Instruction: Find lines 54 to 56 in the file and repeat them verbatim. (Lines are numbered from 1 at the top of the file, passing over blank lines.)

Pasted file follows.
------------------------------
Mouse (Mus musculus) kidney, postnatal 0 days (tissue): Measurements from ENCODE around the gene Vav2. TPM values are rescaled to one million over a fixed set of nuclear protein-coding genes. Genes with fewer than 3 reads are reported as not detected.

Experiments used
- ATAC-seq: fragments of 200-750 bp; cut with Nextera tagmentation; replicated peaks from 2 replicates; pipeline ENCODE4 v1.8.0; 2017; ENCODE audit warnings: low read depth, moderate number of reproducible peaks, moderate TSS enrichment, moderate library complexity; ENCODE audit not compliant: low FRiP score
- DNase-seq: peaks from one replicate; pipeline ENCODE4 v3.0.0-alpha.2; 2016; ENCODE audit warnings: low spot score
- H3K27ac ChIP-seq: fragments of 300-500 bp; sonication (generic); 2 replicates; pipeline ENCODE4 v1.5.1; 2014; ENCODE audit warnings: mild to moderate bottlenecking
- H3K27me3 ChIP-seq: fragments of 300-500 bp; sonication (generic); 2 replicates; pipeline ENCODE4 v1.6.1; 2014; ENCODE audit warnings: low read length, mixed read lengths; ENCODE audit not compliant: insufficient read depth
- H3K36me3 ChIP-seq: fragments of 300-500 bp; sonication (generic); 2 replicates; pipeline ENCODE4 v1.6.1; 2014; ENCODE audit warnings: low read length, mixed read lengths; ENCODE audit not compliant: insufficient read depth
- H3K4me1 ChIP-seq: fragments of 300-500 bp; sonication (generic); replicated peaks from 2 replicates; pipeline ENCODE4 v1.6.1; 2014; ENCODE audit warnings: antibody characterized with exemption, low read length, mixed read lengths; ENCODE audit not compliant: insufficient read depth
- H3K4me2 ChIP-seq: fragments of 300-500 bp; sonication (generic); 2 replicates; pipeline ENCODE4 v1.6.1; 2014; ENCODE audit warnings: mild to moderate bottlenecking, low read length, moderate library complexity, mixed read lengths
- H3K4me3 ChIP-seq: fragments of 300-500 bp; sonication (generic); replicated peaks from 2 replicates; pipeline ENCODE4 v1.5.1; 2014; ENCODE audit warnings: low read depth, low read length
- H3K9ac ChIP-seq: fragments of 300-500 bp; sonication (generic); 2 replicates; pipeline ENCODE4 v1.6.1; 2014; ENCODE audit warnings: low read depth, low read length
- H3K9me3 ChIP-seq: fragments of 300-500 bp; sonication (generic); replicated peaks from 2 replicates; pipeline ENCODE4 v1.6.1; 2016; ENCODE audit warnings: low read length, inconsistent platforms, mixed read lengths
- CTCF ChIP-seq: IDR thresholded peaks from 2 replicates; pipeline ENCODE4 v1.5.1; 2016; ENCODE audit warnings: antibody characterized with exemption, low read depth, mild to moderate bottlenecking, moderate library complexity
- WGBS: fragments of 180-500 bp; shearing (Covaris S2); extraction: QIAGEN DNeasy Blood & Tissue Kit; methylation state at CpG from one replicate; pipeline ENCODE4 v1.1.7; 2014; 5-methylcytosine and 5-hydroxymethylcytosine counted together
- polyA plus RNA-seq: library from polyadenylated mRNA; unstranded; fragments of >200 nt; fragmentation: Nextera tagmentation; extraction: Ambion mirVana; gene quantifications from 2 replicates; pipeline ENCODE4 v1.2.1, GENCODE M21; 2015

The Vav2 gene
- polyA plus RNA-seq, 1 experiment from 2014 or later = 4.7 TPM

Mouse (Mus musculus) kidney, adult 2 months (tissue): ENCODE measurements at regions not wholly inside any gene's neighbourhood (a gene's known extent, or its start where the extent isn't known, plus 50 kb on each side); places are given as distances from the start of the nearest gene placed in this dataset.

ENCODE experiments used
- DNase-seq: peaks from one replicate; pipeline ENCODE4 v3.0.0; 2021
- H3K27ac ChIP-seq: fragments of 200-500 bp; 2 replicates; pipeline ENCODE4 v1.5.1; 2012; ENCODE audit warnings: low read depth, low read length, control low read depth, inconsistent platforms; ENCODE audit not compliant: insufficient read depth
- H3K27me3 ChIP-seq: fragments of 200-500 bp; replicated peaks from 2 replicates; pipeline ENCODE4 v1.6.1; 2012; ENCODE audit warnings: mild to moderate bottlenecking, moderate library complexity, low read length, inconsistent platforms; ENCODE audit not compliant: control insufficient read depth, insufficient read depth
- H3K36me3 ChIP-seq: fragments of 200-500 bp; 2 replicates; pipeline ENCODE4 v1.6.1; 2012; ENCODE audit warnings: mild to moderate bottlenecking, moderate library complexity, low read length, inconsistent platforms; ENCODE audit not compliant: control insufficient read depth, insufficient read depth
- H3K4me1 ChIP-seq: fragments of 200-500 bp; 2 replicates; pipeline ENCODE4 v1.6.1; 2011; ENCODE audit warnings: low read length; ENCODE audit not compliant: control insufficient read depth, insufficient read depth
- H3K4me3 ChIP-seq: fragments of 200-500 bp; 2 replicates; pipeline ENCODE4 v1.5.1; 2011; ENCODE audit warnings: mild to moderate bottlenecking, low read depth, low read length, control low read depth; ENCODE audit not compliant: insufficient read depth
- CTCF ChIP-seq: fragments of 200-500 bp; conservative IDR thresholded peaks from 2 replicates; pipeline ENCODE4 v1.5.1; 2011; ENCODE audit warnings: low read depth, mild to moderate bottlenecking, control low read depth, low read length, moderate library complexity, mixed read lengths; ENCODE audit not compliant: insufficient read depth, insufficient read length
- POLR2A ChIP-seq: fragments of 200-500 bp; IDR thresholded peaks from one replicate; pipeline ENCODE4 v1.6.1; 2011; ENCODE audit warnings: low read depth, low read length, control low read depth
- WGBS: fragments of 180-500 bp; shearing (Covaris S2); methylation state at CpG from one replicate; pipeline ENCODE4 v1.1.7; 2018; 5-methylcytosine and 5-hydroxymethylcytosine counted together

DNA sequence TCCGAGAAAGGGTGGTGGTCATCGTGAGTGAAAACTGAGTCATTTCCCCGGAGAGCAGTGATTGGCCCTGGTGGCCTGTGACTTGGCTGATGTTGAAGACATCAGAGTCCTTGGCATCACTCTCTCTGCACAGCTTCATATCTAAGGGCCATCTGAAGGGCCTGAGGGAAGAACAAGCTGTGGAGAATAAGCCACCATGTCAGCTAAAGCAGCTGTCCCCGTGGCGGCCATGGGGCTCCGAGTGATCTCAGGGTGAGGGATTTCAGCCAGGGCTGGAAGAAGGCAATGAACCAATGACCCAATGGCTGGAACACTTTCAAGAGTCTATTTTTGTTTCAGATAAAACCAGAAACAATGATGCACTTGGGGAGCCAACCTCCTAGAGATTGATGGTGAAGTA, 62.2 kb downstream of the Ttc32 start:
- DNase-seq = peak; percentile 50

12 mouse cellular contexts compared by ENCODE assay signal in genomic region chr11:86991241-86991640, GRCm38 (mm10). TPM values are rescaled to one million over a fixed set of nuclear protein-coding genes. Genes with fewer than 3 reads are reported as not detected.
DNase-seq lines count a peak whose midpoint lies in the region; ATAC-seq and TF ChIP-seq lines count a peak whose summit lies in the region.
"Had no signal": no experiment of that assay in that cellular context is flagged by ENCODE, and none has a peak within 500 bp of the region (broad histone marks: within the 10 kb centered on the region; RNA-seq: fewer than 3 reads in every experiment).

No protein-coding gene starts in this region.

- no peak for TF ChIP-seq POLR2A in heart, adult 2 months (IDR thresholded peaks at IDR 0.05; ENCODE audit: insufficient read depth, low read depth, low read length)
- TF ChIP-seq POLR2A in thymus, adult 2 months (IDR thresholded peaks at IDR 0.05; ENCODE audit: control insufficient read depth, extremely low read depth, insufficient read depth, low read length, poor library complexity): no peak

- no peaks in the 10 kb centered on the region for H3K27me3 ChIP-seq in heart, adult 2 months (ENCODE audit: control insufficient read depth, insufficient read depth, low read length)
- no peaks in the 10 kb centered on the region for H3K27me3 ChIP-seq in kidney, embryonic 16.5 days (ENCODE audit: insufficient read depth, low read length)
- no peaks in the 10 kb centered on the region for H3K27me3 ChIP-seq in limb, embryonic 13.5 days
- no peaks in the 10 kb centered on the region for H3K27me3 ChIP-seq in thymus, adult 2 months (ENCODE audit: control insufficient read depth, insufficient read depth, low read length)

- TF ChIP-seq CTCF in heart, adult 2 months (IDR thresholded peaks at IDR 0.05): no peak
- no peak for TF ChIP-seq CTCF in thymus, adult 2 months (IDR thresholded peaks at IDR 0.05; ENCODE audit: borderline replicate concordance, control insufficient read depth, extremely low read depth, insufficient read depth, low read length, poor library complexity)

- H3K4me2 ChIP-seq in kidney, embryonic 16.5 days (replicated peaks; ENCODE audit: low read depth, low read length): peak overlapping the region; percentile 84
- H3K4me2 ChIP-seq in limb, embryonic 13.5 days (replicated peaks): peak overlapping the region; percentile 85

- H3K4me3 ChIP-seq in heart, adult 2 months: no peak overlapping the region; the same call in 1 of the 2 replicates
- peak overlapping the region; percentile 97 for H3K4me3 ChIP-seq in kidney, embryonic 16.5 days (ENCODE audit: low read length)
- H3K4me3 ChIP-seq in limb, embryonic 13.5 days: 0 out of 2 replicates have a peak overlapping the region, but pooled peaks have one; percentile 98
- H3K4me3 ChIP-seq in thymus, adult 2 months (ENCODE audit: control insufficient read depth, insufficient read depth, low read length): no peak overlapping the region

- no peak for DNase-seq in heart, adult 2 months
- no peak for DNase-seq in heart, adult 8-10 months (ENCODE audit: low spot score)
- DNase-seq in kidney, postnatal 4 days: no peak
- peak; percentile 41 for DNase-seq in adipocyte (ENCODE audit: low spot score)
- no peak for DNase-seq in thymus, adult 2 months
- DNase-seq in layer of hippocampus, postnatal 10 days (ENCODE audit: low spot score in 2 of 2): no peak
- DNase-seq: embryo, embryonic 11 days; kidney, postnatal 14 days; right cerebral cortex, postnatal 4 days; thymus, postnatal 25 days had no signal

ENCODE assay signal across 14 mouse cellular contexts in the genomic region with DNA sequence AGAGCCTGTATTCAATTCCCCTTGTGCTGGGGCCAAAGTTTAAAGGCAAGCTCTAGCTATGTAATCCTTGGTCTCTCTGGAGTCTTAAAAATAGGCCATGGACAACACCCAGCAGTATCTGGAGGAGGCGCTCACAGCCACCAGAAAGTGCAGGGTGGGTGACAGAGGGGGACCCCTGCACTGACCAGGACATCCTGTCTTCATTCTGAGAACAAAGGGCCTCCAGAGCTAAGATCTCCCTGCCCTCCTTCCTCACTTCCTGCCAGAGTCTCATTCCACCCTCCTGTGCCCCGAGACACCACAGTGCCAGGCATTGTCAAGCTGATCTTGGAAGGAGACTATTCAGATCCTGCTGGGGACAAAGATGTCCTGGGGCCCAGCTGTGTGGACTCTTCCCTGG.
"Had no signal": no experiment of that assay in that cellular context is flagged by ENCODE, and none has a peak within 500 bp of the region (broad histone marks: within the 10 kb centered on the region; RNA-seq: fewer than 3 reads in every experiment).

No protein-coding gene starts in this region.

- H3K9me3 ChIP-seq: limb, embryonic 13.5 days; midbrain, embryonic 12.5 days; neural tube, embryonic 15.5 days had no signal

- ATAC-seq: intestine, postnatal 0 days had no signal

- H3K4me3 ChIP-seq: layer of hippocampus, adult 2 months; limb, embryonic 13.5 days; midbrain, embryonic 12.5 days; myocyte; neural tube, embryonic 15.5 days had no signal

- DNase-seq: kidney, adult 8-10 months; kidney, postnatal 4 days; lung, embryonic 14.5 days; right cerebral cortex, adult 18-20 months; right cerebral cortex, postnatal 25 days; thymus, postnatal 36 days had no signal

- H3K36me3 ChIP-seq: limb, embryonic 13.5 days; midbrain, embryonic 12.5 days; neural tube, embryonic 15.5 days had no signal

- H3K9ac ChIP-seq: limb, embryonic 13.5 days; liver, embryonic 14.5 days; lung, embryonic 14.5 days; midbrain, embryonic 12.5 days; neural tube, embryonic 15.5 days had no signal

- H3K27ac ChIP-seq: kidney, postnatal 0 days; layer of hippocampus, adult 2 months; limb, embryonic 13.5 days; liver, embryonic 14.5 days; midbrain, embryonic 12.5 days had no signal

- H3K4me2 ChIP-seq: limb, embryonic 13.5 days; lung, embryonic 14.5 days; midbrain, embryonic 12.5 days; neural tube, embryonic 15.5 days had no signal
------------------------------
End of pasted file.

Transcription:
- DNase-seq in layer of hippocampus, postnatal 10 days (ENCODE audit: low spot score in 2 of 2): no peak
- DNase-seq: embryo, embryonic 11 days; kidney, postnatal 14 days; right cerebral cortex, postnatal 4 days; thymus, postnatal 25 days had no signal

ENCODE assay signal across 14 mouse cellular contexts in the genomic region with DNA sequence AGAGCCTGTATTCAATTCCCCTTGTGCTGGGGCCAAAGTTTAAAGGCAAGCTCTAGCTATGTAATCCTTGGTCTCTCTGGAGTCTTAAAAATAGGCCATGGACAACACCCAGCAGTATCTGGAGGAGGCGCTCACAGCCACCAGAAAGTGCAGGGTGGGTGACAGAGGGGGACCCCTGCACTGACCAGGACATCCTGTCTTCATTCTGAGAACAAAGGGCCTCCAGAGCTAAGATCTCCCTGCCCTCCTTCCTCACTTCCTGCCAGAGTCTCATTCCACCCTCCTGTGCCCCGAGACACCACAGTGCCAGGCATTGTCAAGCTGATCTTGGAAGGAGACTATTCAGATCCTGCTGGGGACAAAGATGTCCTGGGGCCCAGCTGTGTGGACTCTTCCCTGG.